Thanks to my good friend Simon I've been a happy git user for a few months now. I installed my own git server on Amazon EC2 using Ubuntu, git and gitolite and just fired it up once or twice a day to push and pull. This worked out fine but with more and more easy to use git hosting services springing up I gave Atlassian's bitbucket a try since it offers unlimited private repositories which is a bonus.
It took me a little while to figure out how to move my existing repository into bitbucket, especially since it was already tracking the existing remote repo on my server. What follows are a few easy steps that describe the process -
1) Create a new bitbucket repo
Yes, I did not import my existing repo since I could not figure out how to do that. I connect via ssh to my git server yet bitbucket asks for a username andpassword when importing repos that require authentication. Maybe there's a way to do it, but I did not waste any more time on it, and the way outlined here also keeps your project history in tact, and it's simple.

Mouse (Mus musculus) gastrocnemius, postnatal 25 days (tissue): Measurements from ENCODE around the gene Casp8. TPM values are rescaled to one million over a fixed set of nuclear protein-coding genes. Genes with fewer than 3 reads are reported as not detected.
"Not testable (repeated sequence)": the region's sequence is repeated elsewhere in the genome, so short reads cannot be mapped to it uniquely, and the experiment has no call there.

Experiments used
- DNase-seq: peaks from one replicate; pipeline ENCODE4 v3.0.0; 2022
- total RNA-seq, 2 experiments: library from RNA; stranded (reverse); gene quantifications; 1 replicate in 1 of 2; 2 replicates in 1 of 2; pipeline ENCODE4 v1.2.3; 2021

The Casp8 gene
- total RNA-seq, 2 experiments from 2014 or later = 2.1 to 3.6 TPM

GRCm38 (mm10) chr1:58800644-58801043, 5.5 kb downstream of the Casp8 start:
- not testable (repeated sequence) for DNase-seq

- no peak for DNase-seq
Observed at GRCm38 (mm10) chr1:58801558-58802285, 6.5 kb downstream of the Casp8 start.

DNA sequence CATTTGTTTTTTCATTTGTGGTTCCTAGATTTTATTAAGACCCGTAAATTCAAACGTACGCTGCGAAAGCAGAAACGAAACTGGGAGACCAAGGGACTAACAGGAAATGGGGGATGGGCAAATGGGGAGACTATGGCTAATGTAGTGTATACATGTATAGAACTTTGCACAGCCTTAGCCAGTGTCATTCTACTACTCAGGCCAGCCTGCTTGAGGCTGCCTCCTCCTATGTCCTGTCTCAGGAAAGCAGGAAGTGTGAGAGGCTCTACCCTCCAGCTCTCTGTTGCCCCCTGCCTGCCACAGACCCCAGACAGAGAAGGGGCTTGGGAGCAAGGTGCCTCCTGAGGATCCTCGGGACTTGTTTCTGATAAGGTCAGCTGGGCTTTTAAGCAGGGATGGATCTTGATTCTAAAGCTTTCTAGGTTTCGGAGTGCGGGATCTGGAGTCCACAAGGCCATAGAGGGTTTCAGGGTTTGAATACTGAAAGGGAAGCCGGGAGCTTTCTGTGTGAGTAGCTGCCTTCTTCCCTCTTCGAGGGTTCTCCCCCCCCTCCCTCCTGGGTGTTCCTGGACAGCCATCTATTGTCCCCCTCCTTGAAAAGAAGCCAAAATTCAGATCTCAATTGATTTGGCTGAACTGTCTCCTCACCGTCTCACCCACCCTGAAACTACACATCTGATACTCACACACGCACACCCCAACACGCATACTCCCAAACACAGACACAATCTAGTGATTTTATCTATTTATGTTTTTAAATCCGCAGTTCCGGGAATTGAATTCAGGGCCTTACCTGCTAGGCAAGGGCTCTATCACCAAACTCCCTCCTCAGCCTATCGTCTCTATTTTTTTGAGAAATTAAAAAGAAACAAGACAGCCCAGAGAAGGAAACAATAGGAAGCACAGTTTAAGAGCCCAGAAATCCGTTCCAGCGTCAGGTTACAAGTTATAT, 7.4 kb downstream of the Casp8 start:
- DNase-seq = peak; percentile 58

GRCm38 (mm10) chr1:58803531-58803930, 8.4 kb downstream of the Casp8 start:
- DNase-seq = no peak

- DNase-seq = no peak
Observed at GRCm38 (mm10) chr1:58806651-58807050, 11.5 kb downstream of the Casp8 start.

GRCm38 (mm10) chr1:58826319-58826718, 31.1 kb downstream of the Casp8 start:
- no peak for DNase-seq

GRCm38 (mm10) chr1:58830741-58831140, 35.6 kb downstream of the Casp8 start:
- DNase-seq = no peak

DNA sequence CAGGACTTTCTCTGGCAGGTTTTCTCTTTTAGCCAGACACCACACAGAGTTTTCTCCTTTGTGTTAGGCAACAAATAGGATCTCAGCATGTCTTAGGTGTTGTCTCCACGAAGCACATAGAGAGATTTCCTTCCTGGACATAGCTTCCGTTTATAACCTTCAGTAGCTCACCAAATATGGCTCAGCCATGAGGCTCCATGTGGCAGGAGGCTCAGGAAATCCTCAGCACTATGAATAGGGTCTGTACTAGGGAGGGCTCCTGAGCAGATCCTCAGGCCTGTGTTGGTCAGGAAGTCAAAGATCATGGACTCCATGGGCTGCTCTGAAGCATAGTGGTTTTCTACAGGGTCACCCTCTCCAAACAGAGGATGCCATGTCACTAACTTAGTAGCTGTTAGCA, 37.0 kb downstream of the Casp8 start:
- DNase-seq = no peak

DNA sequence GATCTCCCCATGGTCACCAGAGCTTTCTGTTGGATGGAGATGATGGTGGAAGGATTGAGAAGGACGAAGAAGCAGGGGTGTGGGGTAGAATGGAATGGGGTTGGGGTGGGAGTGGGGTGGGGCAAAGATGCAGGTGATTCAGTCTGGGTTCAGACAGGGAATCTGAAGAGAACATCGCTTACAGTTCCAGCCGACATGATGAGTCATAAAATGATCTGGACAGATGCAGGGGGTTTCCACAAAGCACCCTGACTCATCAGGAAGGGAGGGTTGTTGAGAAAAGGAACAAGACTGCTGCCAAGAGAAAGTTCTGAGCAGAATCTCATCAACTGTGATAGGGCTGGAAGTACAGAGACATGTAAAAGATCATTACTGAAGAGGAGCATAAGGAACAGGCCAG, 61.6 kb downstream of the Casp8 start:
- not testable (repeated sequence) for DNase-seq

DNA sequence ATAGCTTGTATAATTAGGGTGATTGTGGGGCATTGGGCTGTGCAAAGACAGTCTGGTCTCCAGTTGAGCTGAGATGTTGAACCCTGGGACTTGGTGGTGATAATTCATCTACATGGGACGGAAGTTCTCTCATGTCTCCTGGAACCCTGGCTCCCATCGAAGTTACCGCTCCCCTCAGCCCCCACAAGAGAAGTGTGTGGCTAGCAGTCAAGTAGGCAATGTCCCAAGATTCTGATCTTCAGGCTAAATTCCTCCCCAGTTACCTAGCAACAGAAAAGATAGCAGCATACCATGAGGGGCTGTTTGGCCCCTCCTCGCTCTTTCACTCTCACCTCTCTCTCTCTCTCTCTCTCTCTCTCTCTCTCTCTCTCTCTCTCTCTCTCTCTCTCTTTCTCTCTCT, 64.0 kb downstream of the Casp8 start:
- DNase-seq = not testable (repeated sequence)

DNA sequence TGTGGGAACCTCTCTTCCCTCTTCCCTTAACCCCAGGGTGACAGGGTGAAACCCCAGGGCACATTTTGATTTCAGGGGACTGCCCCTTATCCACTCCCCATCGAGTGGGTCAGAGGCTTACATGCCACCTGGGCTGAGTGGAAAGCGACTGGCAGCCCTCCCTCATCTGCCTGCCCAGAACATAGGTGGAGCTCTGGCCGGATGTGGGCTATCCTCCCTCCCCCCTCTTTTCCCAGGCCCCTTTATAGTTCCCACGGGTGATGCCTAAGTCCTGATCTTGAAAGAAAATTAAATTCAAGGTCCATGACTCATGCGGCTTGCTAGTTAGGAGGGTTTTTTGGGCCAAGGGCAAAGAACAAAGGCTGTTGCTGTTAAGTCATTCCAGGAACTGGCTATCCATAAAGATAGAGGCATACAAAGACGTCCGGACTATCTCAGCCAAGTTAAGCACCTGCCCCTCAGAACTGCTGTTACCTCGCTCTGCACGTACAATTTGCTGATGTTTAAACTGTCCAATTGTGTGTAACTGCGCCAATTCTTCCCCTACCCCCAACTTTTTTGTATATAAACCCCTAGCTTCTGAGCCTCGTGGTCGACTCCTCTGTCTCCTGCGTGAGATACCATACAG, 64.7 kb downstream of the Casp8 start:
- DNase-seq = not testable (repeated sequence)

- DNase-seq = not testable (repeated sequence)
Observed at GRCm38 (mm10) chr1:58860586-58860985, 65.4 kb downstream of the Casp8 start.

Once you created the new, empty repo on bitbucket simply leave that page open, we'll come back to it in step 3.
2) Detach your existing local git repo from its remote
I'm on OSX so I used Terminal to cd into my local project folder:
$ cd '/Users/stefan/dev/projects/myproject'
You can tell git to show you the remote aliases for your project:
$ git remote
To see the actual URL for each alias use
$ git remote -v
I then detached my existing remote from the local repo:
$ git remote rm origin
Back onto the bitbucket website where you still have the page open. You did leave it open, right? If you didn't then find the option I mention below, or just nuke the project and create it again.
There's a big fat 'I have code I want to import' showing under 'Add some code'. Click it.
Simples. Bitbucket shows you the exact code you need to enter into Terminal to add your project to the new repo. It looks something like this:
$ git remote add origin ssh://firstname.lastname@example.org/username/myproject.git
$ git push -u origin master # to push changes for the first time
$ cd /path/to/my/repo
You're done. If you think I'm out of my mind or have overlooked something then please feel free to have a moan in the comments. Or thank me if it helps :-)